The meanings are different; you cannot translate the first one by the sentence you propose, i.e. "This is my daughter's letter."
Let's consider a concrete case; you want to tell someone that the letter you are handing them is a letter you talked about formerly and that was known to both that person and you as your daughter's letter. There is no way to say to that person "Cette lettre est celle de ma fille." because that does not correspond to the context. In English you can say, as you hand that person the letter "This is my daughter's letter." (I think that you'll agree with that.). However, in French, you can say "Cette lettre est celle dont je vous ai parlé.". « Celle » does not designate any more a letter written to your daughter or belonging to her and as different from other letters owned by other persons such as for instance your daughter's friends, but a letter that you've talked about recently; the letter is still the same, it is still your daughter's, but you characterise it through another of its attributes.
It is useful to see now what this first sentence means in English and and to see more precisely why the translation proposed isn't right.
We saw that "celle" can be made to work on the condition that what follows should be made another specification. The reason it does not work with the initial specification is that when you say "celle de ma fille" you imply that there are other letters in the context and the one you specify is your daughter's, and not anyone else's; in doing so you refer to an idea as if it had already been talked about whereas it hasn't; the person listening to you will find that bizarre.
There are two possibilities to render "celle" in the context of this sentence in English; they are all equivalent except for how is interpreted est celle; they are the use of the pronoun "one" and the use of the determinative definite article "the".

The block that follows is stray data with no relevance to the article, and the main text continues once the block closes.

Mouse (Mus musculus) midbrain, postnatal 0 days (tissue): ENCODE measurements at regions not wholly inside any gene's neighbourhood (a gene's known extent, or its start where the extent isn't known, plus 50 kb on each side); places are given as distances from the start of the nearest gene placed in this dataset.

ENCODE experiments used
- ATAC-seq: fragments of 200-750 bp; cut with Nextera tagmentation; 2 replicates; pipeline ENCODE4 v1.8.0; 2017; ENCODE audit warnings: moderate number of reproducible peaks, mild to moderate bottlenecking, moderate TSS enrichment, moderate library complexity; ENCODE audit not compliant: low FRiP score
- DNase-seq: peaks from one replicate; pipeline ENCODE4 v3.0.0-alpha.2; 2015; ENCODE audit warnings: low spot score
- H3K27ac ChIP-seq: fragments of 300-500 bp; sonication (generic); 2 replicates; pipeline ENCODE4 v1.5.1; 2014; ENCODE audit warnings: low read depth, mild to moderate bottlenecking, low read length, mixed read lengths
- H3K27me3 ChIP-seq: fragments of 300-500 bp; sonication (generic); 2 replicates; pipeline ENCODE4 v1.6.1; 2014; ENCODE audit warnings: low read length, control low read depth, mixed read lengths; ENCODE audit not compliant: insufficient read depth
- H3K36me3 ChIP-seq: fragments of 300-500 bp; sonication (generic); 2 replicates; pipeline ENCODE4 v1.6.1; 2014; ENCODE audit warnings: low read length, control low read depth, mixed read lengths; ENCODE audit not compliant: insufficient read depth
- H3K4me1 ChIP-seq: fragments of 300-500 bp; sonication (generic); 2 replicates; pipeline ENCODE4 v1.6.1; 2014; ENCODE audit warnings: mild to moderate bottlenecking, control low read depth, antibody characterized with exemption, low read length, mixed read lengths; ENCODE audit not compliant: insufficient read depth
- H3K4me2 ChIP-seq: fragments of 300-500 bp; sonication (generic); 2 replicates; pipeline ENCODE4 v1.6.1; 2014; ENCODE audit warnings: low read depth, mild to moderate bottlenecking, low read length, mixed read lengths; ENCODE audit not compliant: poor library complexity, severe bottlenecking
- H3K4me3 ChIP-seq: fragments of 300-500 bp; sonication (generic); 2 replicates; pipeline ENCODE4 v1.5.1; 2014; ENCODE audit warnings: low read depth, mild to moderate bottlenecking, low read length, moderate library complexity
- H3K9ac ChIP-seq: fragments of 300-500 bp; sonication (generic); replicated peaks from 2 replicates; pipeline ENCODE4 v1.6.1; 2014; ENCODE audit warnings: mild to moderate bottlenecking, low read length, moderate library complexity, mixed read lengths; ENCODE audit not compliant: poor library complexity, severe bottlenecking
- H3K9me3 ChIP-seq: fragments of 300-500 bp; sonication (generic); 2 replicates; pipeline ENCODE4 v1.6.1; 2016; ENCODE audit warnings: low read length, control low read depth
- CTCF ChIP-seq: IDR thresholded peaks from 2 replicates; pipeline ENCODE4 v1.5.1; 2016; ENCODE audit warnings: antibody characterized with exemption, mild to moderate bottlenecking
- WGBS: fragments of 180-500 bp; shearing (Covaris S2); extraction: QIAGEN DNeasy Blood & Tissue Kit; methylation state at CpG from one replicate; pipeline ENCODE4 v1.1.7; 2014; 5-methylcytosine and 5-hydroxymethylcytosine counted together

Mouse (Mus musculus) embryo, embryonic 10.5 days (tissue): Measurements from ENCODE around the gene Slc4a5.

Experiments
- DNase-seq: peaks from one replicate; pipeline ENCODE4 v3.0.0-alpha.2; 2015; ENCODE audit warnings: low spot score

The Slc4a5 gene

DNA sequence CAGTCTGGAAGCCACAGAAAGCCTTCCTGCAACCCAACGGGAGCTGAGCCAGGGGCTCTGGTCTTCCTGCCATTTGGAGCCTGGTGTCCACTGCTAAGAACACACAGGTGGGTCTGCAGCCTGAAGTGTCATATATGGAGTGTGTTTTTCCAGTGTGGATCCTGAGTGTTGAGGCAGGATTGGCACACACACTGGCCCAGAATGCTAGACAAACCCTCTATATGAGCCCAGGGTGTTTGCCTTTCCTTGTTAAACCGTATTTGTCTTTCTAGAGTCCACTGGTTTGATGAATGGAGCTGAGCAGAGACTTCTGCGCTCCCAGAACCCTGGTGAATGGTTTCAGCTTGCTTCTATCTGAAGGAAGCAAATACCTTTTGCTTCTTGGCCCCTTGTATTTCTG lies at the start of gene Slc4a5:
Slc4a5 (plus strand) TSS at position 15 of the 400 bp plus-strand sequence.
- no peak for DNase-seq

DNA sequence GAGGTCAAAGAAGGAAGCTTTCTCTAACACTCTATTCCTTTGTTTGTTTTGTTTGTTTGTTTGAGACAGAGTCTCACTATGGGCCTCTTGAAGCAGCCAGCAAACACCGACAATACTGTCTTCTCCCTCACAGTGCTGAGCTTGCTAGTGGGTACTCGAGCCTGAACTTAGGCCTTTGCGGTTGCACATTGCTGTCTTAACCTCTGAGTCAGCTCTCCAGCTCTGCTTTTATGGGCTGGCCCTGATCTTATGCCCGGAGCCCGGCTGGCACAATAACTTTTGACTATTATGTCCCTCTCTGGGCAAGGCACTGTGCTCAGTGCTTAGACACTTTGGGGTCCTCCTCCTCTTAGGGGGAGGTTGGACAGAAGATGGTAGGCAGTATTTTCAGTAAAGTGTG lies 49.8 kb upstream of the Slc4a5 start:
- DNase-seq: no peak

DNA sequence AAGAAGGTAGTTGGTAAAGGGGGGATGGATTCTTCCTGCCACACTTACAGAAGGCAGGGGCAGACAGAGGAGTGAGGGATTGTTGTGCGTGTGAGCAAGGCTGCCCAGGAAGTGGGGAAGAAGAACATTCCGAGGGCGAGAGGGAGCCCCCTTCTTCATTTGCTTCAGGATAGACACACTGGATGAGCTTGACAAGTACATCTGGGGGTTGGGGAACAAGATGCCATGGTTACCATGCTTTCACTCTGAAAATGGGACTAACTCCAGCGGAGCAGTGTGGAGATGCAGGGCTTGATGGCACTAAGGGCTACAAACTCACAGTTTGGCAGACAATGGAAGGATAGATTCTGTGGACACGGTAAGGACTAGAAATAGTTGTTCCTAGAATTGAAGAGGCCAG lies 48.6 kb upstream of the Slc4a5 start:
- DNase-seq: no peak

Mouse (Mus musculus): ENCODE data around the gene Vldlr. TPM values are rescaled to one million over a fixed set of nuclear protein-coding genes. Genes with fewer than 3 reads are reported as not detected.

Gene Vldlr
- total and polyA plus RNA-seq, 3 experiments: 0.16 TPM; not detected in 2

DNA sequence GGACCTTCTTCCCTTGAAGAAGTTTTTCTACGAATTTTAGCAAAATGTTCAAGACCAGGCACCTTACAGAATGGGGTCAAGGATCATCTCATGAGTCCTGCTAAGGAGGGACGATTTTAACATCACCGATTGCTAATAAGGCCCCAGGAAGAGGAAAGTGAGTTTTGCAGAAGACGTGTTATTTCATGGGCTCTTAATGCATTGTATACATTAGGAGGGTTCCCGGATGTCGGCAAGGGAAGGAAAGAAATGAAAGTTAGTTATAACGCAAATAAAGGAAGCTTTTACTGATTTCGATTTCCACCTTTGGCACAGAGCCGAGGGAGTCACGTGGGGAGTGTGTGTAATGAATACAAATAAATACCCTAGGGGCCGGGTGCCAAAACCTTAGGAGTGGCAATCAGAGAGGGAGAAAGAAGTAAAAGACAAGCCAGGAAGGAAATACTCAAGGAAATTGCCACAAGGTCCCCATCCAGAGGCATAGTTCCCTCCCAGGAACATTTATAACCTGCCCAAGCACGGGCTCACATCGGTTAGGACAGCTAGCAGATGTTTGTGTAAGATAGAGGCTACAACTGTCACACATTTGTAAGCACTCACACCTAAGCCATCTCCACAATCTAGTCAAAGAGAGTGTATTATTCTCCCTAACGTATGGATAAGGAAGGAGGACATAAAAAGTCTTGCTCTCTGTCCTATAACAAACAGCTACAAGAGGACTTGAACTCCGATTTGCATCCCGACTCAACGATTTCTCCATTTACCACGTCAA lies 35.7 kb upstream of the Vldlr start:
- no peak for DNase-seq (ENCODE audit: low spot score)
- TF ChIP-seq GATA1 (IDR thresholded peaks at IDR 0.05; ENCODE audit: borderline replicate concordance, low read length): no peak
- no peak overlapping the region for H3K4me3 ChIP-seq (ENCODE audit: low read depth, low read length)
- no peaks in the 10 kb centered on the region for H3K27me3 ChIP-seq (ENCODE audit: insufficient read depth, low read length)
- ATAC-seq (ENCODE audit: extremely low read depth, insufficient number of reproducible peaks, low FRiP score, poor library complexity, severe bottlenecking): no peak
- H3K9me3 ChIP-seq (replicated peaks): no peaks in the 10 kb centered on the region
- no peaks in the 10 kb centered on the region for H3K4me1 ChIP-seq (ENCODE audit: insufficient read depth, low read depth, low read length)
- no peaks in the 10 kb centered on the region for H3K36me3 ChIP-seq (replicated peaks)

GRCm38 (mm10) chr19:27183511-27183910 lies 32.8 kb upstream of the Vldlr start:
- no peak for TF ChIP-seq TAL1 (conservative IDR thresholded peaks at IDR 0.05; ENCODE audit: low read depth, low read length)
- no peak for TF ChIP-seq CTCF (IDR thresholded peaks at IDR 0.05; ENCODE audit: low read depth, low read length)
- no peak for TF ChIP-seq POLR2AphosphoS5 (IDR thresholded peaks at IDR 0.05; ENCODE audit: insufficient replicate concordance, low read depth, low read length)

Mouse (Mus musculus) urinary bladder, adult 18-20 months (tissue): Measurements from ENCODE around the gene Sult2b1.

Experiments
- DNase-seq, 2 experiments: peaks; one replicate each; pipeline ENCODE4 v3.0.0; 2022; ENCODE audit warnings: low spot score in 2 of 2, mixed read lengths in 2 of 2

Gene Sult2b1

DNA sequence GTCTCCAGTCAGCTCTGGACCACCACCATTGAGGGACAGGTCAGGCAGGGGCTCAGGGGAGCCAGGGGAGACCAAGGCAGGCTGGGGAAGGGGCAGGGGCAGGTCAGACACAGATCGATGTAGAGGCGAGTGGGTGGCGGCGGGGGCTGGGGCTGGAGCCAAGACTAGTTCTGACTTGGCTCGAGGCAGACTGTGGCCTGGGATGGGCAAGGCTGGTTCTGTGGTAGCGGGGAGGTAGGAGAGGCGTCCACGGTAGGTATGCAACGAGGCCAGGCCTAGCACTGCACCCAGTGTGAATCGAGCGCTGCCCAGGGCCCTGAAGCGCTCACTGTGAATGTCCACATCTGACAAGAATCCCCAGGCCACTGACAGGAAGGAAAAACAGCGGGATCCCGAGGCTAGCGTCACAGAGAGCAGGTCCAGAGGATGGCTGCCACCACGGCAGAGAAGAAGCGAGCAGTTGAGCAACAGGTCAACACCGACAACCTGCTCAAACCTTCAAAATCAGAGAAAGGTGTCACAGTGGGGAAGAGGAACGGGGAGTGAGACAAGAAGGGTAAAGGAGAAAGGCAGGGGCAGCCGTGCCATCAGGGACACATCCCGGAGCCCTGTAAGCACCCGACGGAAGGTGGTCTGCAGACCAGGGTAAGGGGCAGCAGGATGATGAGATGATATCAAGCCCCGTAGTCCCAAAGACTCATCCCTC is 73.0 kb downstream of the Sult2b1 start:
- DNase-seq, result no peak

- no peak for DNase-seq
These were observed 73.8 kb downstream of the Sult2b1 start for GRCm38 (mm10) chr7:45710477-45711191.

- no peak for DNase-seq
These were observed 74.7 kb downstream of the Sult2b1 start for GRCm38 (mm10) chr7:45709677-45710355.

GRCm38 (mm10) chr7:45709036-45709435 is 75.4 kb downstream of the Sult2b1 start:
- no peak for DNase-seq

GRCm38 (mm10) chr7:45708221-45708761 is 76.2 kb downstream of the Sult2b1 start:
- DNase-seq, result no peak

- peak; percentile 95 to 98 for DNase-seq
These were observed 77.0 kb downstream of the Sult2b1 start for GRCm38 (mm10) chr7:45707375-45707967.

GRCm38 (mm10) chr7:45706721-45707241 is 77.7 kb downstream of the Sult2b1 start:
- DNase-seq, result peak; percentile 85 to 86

This letter is the one belonging to/from/written by/sent by my daughter.
This letter is the one that belongs to/is from/has been written by/has sent my daughter.
This is the letter belonging to/from/written by/sent by to my daughter.
There are no other possibilities, no lurking ambiguities in this construction.
The second sentence is translated as follows;
This letter is my daughter's.
So the proposed translation is right as applied to the second sentence only.
C There is, of course, a difference between "celle" and "à"; sometimes such differences can be made out clearly enough in the nouns those parts of speech have; in this case "celle", "celui" and "ceux" are called "demonstrative pronoun" and that means "a word put in the place of a noun and which shows something, which points at something". "à" is only a preposition; it stands for no noun, it points to nothing.
It should be understood that there is not one single notion involved in that first sentence: in particular not specially the notion of possession; if the question is "Who wrote the letter?" the notion is that of "agent". In the following there is not the least idea of possession, yet the principle is the same; the idea is an idea of position, for which "à" is perfectly suited. If the position or place is characterized differently, the preposition will change, but not the pronoun.
- Cette lettre est celle de droite. (implicitly stated precision: not any other letter)
Cette lettre est à droite.
- Cette lettre est celle qui était dans le pot. (that is, for example, not one of those in the wooden boxes)
Cette lettre était dans le pot.